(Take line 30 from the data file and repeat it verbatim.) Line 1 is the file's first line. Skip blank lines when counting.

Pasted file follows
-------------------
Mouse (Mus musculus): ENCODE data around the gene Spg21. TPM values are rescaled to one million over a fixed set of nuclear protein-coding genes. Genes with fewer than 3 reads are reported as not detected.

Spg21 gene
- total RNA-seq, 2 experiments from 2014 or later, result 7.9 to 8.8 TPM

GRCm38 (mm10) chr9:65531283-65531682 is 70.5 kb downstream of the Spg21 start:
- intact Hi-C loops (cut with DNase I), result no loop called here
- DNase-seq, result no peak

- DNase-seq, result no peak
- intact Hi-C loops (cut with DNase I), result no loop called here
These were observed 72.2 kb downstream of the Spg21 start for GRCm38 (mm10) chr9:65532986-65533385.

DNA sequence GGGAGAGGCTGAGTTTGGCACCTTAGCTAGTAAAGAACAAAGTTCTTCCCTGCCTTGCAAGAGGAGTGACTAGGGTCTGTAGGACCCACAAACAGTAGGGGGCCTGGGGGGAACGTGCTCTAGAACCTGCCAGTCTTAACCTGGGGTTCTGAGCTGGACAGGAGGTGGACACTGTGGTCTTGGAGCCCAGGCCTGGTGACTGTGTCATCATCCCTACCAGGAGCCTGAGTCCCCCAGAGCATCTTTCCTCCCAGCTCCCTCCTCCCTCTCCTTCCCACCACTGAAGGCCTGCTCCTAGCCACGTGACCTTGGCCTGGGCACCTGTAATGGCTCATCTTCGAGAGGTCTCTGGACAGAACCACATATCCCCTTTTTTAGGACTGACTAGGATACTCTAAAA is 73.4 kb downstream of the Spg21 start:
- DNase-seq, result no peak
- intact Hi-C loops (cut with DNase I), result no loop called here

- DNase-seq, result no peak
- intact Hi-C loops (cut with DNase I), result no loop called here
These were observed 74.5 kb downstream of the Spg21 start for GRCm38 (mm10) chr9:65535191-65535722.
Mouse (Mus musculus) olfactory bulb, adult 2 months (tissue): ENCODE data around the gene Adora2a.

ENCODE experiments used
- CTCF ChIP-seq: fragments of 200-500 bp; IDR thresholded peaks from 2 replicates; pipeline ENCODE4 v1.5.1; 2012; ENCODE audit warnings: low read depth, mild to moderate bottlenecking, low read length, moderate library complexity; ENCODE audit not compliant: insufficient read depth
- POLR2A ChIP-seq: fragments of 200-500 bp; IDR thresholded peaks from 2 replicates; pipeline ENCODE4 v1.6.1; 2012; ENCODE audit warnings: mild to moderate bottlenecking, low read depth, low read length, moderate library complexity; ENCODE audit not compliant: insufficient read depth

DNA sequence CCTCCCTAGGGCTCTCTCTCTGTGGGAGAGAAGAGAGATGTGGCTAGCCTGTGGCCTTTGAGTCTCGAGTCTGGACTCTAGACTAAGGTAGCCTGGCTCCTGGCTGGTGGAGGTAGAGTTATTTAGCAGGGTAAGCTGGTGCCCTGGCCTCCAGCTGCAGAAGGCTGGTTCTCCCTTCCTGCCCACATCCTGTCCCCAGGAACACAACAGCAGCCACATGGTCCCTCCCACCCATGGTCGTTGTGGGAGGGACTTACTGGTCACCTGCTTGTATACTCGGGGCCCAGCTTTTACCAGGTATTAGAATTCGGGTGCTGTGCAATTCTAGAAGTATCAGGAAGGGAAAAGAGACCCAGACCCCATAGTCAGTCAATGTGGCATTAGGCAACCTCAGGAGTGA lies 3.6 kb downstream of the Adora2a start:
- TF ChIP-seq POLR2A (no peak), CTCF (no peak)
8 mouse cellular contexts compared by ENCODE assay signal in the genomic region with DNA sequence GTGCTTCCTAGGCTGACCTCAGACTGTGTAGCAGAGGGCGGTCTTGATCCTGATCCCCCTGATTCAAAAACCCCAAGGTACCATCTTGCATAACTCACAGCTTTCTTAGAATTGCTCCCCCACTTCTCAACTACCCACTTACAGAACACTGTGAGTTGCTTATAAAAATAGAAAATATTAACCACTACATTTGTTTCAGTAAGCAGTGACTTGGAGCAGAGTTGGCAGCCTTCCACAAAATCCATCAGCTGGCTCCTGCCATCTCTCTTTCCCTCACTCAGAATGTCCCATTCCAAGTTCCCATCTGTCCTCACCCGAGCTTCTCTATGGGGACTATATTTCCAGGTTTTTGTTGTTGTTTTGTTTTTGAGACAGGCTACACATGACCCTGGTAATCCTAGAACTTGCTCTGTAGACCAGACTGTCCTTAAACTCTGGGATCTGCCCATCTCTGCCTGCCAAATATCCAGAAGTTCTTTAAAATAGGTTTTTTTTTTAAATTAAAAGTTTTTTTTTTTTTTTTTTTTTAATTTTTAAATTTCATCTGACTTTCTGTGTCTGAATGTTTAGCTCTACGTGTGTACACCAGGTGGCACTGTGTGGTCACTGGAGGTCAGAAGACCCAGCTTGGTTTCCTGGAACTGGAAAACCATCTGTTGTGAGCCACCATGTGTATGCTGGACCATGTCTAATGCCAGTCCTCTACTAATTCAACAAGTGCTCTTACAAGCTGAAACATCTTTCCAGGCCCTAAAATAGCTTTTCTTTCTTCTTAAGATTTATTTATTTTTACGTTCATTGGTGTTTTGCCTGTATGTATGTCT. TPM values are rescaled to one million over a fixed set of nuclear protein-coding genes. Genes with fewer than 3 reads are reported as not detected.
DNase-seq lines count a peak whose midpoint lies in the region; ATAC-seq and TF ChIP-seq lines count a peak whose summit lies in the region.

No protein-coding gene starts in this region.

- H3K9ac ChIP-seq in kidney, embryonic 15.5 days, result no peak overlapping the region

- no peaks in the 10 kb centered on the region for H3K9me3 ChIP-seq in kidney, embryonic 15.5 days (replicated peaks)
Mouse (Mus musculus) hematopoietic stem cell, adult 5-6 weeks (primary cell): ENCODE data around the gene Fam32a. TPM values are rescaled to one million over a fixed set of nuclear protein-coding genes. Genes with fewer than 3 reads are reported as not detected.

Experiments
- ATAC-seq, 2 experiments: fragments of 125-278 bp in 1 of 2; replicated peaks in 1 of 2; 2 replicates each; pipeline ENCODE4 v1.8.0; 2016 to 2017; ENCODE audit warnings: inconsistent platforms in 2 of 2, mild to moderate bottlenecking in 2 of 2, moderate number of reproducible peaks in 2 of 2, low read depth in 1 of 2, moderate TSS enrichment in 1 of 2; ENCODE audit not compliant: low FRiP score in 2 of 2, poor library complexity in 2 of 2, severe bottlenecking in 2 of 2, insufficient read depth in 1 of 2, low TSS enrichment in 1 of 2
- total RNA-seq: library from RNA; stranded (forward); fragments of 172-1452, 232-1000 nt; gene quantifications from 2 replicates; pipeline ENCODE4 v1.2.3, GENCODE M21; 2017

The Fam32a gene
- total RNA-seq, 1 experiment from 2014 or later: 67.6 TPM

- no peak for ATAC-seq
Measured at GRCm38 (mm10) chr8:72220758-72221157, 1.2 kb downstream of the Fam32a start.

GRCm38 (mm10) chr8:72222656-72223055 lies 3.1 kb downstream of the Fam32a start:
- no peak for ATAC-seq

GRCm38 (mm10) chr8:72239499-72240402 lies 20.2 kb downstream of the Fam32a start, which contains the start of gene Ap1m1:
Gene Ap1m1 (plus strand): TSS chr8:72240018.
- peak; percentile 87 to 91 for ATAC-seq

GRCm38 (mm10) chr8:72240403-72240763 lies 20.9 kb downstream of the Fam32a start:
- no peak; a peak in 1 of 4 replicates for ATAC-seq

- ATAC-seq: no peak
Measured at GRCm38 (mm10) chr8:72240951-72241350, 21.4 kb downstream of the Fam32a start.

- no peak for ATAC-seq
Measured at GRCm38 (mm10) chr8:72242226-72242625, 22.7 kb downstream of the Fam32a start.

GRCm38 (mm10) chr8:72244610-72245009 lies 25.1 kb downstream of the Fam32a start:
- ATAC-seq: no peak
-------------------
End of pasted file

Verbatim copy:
- total RNA-seq: library from RNA; stranded (forward); fragments of 172-1452, 232-1000 nt; gene quantifications from 2 replicates; pipeline ENCODE4 v1.2.3, GENCODE M21; 2017